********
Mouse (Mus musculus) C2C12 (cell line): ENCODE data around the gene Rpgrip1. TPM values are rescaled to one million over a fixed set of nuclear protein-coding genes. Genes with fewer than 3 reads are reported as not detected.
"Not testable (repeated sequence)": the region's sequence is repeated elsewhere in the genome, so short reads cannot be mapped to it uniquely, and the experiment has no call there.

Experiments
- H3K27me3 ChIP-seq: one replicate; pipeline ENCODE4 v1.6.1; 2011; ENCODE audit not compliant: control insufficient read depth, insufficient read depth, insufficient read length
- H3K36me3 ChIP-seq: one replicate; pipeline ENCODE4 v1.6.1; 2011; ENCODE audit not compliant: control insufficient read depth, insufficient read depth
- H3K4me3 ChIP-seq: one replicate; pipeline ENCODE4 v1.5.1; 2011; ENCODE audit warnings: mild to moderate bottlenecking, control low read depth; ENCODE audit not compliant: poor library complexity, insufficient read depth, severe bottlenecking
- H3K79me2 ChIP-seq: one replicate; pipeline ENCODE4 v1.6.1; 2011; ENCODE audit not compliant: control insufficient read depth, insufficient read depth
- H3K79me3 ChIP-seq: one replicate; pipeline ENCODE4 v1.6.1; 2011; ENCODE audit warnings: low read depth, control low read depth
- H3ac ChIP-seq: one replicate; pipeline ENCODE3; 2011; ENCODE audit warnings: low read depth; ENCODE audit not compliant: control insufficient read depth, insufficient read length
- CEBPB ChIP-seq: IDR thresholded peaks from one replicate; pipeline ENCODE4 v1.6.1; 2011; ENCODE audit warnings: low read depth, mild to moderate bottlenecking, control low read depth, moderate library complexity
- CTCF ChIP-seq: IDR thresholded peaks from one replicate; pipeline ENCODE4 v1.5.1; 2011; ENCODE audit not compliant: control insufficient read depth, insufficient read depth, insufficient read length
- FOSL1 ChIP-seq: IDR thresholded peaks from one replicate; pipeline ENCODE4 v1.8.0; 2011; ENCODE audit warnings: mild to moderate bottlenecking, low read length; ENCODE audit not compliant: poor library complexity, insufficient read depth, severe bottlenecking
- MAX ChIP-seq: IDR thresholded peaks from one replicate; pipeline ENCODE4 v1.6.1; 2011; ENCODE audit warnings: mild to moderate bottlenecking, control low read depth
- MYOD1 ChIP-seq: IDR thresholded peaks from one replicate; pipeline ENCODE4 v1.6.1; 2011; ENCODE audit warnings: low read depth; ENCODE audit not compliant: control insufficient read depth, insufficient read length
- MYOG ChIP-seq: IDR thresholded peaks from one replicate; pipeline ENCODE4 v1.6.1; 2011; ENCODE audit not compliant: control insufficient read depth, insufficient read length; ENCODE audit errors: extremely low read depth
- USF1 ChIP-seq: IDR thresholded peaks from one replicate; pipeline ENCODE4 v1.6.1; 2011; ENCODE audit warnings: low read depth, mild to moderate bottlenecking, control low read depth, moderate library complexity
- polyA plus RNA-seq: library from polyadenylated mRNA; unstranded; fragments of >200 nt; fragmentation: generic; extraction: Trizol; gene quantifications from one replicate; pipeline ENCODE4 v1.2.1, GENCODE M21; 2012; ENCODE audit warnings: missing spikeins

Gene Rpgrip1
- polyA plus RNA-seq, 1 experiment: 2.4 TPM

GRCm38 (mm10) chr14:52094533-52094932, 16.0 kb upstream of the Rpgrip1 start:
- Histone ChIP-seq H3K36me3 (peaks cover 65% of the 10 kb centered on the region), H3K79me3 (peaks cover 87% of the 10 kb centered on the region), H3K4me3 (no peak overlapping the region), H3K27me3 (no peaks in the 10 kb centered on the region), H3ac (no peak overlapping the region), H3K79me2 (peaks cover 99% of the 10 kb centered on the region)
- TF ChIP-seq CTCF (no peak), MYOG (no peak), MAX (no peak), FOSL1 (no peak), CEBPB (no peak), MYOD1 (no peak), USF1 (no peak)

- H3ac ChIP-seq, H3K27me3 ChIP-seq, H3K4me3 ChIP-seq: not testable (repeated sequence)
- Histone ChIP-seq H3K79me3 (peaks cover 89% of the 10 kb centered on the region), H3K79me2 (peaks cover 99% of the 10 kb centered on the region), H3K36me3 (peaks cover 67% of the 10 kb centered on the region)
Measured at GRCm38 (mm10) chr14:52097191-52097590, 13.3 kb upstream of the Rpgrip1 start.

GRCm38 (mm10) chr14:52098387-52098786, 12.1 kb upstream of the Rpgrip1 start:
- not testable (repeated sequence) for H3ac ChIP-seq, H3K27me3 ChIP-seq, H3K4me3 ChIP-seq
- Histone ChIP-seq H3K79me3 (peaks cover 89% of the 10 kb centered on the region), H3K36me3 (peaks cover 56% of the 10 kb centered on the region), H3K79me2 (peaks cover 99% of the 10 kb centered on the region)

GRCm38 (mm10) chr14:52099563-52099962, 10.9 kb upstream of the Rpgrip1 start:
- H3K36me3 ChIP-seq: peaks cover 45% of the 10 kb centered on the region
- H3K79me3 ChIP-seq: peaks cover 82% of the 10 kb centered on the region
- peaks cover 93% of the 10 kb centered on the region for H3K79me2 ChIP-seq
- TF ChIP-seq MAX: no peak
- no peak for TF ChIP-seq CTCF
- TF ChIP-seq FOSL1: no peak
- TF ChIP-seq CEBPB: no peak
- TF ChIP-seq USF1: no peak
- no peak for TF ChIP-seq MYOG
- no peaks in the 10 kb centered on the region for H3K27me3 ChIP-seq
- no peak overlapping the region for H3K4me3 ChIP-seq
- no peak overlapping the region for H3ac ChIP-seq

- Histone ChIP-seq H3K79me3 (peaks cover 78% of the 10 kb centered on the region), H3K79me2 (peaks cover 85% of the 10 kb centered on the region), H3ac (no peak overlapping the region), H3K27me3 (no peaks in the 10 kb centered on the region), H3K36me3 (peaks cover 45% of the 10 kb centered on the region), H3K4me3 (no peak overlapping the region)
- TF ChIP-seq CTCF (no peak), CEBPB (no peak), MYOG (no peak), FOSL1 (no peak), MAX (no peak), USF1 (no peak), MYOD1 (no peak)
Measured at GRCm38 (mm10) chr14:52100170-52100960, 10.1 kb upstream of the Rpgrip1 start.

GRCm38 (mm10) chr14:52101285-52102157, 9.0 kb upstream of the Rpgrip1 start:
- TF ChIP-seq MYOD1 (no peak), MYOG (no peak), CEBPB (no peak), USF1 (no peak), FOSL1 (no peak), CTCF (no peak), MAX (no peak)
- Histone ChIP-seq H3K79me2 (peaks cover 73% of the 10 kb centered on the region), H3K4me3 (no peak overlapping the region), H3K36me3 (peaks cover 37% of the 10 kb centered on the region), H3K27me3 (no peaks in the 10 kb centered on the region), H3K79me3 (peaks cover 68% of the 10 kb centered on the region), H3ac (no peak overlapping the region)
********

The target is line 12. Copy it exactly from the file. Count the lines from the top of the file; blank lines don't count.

- FOSL1 ChIP-seq: IDR thresholded peaks from one replicate; pipeline ENCODE4 v1.8.0; 2011; ENCODE audit warnings: mild to moderate bottlenecking, low read length; ENCODE audit not compliant: poor library complexity, insufficient read depth, severe bottlenecking